Descendant of the “good” immigrants (by Rhonda Chung)

This week’s blog post includes a linked audio file. Just click on the link below if you would like to hear the post read aloud. Scroll down to read the text.

If I go back to where I come from, it means going back to Toronto.

If I go back to where my parents were born, that country no longer exists.

My parents were born not in Dutch Guiana (Suriname), or French Guiana (Guyane française), or Spanish Guayana (Venezuela), or Portuguese Guiana (Brazil), but in British Guiana (Guyana), a small coastal country located in the north-eastern region of South America.

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Une enfant bilingue? Sera que tem isso na minha casa? (by Caroline Dault)

This week’s blog post includes a linked audio file. Just click on the link below if you would like to hear the post read aloud. Scroll down to read the text.

L’autre soir, au souper, alors que nous recevions des amis et leur fils, j’ai eu la chance de participer au dialogue suivant :

Leur fils, six ans : « Moi, j’suis con. »

Moi : « Comment ça, t’es con? »

Leur fils : « À l’école, ils disent que je suis con. »

Moi : « Qui dit ça? »

Leur fils : « Ben, les autres. »

Moi : « Ah bon? Pourquoi? »

Leur fils : « Ben dans les jeux je fais toute sorte d’affaires. Je me mets la tête en bas, je grimpe sur le dessus des jeux… »

Moi : « Ah!!! Je comprends. Tes amis se trompent de mot. Je pense qu’ils veulent dire que tu es courageux, téméraire, que tu n’as peur de rien… »

Ma fille de cinq ans : « Non, non. C’est pas ça. Ce que tes amis veulent dire, c’est que t’es audacieux. »

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When the nail that sticks out cannot get hammered down: Belonging despite languaging race (by Mama Nii Owoo)

This week’s blog post includes a linked audio file. Just click on the link below if you would like to hear the post read aloud. Scroll down to read the text.

Mama Nii Owoo is a Ph.D. candidate in Language and Literacies Education and Comparative International Development Education at OISE. She is the founder and lead researcher of the Afroliteracies Foundation, a Ghanaian based think-tank for indigenous African languages.
Mama’s research interests lie at the intersections of language policy, decolonial theory, ethnography, teacher education, and critical action research.  Her doctoral research uses ethnographic film to explore how language experiences shape the way teachers implement educational language policies in Ghana. Mama has taught Spanish and English as foreign languages in Ghana, the United States, and Spain.

I hear that in Japan there is a popular saying出る釘は打たれる; “the nail that sticks out gets hammered down.” Without an expert opinion of how thoroughly this saying is experienced in Japan, I surmise that for the Japanese, the Japanese identity is a marker of social acceptance. The perception that an identity is misplaced within this context provokes a form of societal discomfort. And so, for minorities, the question of belonging is a tough and sensitive maneuver. Hence, when my nephew was born in Japan to Ghanaian parents who were learning Japanese, I discussed with my sister how they would help him navigate belonging. “Well, for one he would have to learn Japanese,” she said. But would he feel accepted just by learning Japanese? From experience, I know that the world is a cruel place for minorities who wish to belong. Despite my enjoyment visiting Japan, I was thankful when my sister’s family moved out of Japan just as my nephew started to learn to read. I explain below the complexities of belonging.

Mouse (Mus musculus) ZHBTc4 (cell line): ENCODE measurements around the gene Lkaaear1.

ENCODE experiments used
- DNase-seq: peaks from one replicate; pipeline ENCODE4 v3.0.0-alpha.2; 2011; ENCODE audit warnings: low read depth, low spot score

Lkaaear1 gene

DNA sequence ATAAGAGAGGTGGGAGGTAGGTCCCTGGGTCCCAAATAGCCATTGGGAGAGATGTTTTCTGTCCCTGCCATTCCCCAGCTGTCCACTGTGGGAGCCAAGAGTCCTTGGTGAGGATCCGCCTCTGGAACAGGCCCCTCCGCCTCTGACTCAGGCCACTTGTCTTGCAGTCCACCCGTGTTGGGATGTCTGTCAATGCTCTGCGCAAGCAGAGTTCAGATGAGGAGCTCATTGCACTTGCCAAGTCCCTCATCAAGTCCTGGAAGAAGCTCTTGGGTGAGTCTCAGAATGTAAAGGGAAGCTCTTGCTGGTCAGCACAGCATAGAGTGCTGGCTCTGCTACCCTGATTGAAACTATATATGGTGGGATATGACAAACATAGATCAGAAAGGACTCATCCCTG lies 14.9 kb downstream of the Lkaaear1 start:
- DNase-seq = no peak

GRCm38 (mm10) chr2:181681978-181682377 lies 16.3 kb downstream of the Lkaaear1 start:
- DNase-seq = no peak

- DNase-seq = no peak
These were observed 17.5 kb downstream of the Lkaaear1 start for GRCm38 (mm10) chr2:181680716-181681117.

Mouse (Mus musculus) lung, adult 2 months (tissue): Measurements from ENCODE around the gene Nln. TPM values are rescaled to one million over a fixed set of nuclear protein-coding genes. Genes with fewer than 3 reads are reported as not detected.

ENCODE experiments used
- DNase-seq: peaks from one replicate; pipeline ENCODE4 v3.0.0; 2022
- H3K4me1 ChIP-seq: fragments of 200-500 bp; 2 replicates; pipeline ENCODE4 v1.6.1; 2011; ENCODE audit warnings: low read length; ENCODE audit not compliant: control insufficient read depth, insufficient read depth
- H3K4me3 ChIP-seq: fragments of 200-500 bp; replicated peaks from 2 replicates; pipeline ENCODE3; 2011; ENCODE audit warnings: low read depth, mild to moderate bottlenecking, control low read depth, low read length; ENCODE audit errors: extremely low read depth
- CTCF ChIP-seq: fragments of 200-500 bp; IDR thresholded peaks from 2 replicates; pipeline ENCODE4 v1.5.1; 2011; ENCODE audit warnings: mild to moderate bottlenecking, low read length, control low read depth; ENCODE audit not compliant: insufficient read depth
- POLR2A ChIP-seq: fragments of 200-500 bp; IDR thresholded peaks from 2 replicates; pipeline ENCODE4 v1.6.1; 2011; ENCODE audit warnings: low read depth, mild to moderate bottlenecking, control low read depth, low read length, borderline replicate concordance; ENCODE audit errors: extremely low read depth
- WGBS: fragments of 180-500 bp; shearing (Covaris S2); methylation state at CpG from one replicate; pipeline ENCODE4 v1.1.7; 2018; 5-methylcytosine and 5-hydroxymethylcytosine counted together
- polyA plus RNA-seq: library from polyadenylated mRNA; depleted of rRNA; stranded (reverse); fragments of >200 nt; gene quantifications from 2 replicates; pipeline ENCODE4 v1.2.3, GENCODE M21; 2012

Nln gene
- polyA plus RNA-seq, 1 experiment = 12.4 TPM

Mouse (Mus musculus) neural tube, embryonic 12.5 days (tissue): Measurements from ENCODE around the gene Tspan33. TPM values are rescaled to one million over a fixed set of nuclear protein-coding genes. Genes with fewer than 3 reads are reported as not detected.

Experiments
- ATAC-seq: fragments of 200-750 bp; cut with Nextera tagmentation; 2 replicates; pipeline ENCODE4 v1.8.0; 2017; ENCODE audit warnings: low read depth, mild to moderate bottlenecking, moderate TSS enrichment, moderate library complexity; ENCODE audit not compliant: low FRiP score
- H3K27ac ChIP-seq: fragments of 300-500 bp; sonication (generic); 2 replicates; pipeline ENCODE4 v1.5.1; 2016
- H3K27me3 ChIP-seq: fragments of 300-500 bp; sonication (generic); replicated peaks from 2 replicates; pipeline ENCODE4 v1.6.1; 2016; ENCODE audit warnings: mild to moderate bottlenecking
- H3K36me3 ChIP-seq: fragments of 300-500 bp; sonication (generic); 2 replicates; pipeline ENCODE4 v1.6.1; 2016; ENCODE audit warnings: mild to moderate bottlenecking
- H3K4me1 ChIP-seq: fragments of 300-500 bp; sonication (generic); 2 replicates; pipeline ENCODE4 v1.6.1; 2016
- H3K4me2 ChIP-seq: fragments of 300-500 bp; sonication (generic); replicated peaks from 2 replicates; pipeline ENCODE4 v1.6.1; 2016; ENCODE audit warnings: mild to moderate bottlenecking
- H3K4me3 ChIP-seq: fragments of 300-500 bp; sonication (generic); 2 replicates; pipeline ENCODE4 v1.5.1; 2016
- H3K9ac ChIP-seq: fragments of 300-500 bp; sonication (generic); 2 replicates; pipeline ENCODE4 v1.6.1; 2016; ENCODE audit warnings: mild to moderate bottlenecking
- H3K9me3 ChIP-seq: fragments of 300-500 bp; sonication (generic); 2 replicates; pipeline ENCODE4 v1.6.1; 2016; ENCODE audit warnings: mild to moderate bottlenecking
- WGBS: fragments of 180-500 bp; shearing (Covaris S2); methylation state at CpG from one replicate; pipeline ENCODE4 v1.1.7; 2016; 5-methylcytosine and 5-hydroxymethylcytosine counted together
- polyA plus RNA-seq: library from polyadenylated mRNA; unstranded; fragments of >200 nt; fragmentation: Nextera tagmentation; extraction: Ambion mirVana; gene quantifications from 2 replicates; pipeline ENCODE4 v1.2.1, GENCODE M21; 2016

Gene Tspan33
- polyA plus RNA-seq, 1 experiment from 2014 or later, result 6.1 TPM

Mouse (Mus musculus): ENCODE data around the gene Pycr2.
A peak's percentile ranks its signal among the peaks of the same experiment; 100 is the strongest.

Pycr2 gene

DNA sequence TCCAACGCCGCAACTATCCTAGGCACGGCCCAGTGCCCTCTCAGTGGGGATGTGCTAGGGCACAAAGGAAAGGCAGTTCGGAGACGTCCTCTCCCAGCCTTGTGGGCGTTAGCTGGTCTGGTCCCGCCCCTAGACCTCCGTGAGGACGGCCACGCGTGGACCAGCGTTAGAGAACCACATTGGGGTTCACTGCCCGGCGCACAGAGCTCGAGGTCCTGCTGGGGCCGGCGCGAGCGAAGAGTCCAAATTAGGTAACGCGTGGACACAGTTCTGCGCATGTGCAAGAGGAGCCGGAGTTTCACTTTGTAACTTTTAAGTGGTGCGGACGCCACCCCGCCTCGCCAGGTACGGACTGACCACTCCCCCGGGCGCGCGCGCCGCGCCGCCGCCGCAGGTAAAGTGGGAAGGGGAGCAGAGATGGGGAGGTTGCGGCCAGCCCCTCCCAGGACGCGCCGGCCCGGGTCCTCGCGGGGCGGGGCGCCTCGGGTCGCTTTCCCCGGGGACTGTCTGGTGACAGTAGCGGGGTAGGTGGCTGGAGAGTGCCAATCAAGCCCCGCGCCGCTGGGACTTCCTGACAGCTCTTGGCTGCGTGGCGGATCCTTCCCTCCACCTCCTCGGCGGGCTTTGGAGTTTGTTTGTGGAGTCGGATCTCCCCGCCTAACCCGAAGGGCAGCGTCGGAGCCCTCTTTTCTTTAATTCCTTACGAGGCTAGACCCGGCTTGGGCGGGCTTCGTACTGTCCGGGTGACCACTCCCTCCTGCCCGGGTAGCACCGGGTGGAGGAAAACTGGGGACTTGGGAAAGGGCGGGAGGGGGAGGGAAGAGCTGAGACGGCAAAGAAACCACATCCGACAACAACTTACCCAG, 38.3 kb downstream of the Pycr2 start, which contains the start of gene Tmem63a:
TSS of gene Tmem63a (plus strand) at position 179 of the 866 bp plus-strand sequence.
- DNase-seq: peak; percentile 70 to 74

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What do you mean by social justice? In English, really? (by Yecid Ortega)

A few years ago, when I was in Colombia (in South America) for a conference, many English teachers were having conversations about the peace agreement between the far-left guerrillas and the government. Some teachers came to me and wondered whether English teaching had anything to with peace or even social justice. At that time, I thought, “I have never heard about such a connection,” so I started digging a little bit about it and there was not much literature related to the issue out there. Coincidentally, I was at the American Association for Applied Linguistics (AAAL) conference in Orlando that year. I stumbled upon a panel where Rebecca Oxford was presenting; I was fascinated by her talk about peace education in applied linguistics and English teaching. I guess it was destiny that was putting me in the direction of my future work. A while after, my supervisor came to me and showed me a book that sparked even more my curiosity towards my work for social justice in English language teaching.

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Short Reflections on Being Bilingual (by April Passi)

Hello everyone! Like many of you, I’m just getting settled back into my life as a teacher and student after a really lovely summer. Here in Montreal, Canada, we had a lot of hot, humid and sunny days. But as I write this post out on my balcony, I’ve had to put on some warm socks and wipe the rain off of my table. Everything is cool and grey and damp; autumn is here, I think! My neighbour’s laundry is out on the line, and I wonder if it will actually dry today.

I did manage to do a bit of reading over the summer, mostly related to the social multilingual turns in the field of SLA, and to bilingual/plurilingual education. As often happens, my reading has helped me to reflect on my own life and experiences.  I travelled outside of Quebec a bit this summer, once to Toronto and once to Calgary. In Mela’s post last week, she wrote about her experience of moving from an Anglophone city to a Francophone one and the shock of experiencing a different ambient language. I experienced the reverse over the summer.

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